HF Air Traffic Control And VOLMET

An area of listening for the genuine enthusiast and an opportunity for the writer to offload more old gags. For example, the last time your scribe was on an aircraft he sat next to the rear gunner.

One Of Our Aircraft Is Missing

There will be those who have come to our hobby from the Services. There will be pilots and ground crew who want to keep in touch. There will be listeners, fascinated by what they have heard on the airband of the domestic radio and have gone on to a fully-fledged scanner.

They may have something that is bothering them. The Tower gives them clearance for take off, sees them safely into the wild blue yonder then we never hear from them again. Don't worry, Chalkie old bean. Our aircraft never die, they simply go trans-oceanic.

Aeronautical HF Bands

10005 - 10100kHz

11175 - 11400kHz

13200 - 13360kHz

15010 - 15100kHz

17900 - 18030kHz

21870 - 22000kHz

23200 - 23350kHz

2850 - 3155kHz

3400 - 3500kHz

4650 - 4750kHz

5480 - 5730kHz

6525 - 6765kHz

8815 - 9040kHz

Going Transoceanic

As the VHF radio only provides a local service, they use HF on the long haul Stateside. Having come under control of its nearest ATC (Air Traffic Control), the aircraft sets its heading and calls the ACC (Area Control Centre) before requesting trans-oceanic clearance via the OACC (Oceanic Area Control Centre) on HF. We shall deal only with this HF traffic, but for completeness the full chain of command on radio follows this pattern:

Obtain take-off permission from the Tower and local weather conditions either from the Tower or regional Volmet on VHF.

Establish flight level and heading on leaving our airspace on VHF.

Establish contact with nearest Area Control Centre on HF.

On leaving range of Area Control Centre, establish contact with Oceanic Area Control Centre on HF.

Request trans-oceanic clearance.

Establish contact with nearest Area Control Centre in your country of destination.

Establish contact with recognized air lanes over that country via local ATC on VHF

Establish contact with airport tower on VHF.

Request landing clearance and put down on allocated runway.

The chosen runway and terminal building are always the farthest from the car and space did not allow us to document the six hour delay due to the wrong kind of snow at Kennedy in our idealized scheme of things.

Aircraft don't fly high enough to avoid the effects of the ionosphere, so provision is made at 3, 5, 8 and 13Mhz to allow for the daily changes in reception and the longer term seasonal changes.

Our most audible OACC in the UK is at Shannon in Southern Eire in the south and Prestwick in the north. Signing as Shanwick, the 5 and 8Mhz transmissions listed below are a good starting point during daylight conditions.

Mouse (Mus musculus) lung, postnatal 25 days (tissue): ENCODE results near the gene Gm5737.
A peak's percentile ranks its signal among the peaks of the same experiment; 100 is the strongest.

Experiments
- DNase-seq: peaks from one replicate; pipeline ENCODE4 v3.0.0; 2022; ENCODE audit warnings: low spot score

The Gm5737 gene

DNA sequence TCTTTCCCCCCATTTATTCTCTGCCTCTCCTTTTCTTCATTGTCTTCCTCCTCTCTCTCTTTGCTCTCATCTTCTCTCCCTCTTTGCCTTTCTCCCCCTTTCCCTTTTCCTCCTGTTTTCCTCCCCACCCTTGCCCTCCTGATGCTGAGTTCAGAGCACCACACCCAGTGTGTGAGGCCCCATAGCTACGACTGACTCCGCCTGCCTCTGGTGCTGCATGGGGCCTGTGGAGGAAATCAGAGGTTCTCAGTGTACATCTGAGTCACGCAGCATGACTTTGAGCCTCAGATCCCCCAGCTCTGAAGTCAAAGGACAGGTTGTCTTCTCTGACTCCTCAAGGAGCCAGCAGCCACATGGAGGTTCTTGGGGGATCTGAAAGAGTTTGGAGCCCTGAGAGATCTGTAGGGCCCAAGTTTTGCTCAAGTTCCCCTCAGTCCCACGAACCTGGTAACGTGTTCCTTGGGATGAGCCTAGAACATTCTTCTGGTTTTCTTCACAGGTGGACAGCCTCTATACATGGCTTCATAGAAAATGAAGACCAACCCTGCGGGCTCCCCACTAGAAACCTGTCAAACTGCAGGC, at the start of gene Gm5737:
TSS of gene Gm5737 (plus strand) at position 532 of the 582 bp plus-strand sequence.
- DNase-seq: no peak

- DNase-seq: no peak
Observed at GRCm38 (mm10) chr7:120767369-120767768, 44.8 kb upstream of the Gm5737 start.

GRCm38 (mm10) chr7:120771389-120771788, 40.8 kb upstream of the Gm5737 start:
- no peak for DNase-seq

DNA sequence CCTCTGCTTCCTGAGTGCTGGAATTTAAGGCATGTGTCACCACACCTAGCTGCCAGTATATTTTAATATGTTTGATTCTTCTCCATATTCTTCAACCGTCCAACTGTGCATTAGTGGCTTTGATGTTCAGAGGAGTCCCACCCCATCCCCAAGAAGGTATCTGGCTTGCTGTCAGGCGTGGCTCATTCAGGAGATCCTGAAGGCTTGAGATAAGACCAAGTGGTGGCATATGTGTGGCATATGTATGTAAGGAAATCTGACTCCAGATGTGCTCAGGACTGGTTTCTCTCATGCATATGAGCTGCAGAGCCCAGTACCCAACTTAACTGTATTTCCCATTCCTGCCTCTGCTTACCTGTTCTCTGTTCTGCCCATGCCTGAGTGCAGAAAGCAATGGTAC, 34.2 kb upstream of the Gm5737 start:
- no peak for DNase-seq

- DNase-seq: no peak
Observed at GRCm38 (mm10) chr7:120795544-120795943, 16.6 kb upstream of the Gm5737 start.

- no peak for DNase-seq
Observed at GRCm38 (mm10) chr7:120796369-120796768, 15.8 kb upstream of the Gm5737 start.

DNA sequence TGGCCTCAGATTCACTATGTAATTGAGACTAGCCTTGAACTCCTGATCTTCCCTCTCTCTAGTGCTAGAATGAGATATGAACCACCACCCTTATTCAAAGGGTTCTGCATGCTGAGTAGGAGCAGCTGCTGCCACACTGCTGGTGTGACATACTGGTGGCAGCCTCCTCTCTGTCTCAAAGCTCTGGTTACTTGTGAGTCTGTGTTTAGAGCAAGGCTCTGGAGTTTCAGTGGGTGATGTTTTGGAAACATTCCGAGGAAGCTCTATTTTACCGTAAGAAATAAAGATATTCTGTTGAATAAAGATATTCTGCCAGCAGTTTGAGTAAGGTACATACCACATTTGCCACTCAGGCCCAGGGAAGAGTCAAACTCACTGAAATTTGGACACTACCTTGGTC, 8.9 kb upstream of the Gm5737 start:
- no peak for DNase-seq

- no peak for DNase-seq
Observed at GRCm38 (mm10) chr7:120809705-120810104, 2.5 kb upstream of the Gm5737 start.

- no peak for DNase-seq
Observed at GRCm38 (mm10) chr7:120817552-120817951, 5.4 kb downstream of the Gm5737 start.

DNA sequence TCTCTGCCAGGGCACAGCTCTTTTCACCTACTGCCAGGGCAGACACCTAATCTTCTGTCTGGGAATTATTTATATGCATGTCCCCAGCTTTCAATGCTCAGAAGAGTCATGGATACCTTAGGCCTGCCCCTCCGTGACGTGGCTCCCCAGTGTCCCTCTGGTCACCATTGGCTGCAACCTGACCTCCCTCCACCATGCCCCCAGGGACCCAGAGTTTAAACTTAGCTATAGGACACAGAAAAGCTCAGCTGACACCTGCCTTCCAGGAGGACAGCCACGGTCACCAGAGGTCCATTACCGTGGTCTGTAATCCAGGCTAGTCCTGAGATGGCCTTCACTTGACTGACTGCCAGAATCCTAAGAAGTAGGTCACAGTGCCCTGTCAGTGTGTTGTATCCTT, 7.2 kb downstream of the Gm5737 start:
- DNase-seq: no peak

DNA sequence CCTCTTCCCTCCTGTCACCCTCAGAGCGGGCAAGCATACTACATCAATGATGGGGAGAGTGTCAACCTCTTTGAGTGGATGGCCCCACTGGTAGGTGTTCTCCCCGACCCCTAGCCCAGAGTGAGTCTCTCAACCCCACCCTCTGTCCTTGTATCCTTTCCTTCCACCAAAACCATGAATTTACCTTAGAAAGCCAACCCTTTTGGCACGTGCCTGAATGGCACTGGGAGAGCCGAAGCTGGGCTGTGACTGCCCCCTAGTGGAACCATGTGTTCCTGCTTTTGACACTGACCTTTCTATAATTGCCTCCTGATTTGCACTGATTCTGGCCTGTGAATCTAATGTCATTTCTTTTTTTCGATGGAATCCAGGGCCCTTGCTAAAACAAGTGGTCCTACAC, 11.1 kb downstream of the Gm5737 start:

RAF Volmet from West Drayton, the RAF Weather Service. VOLMET has its root in French. Literally, an inversion of meteo en vol and appears officially as Meteorological Information for Aircraft in Flight.

These are read by a talking computer around the clock throughout the year. Listeners were shocked when a female voice took over but we comms folk knew the slightly higher voice pitch sits nicely in the middle of a USB audio pass-band. Announcing maximum visibility one night, we were half expecting Moonlight can be cruelly deceptive, Amanda...

Airfield Status
Visibility StatusColour3 Octa Cloudbase
8KmBlue2500 feet
5KmWhite1500 feet
3.7KmGreen700 feet
1.8KmYellow300 feet
0.9KmAmber200 feet
Less than 0.9KmRedBelow 200 feet

This Is Shannon Volmet

Shannon Volmet is a weather service. Regular listening will show a fixed pattern to these broadcasts. Temperature, dewpoint - the temperature at which water vapour condenses back to water - wind speed and direction are followed by QNH. This is the ground setting for the altimeter.

Cloud cover at fixed flight levels are given in octas. Consider, if you will, the pilot's field of vision to be from the centre of a large cake split into eight slices. Then three octa would be three-eighths cloud cover at that height.

Stable weather conditions will be reported as No-Sig at the end of the bulletin. This is short for No Significant Change.

The catchy heading of Information in Plain Language Concerning Certain Meteorological Phenomena or SIGMET is usually given in a single word, Snow, Rain, Sleet, a plague of boils or what have you. Some frequencies:

Some ATC Frequencies To Try
5505kHzShannon Volmet
5598kHzShannon ATC. Secondary calling on 8906
5616kHzShannon ATC. Secondary calling on 8864
5649kHzShannon ATC. Secondary calling on 8879
5658kHzShannon ATC
5680kHzKinloss Rescue
6622kHzShannon Volmet and Gander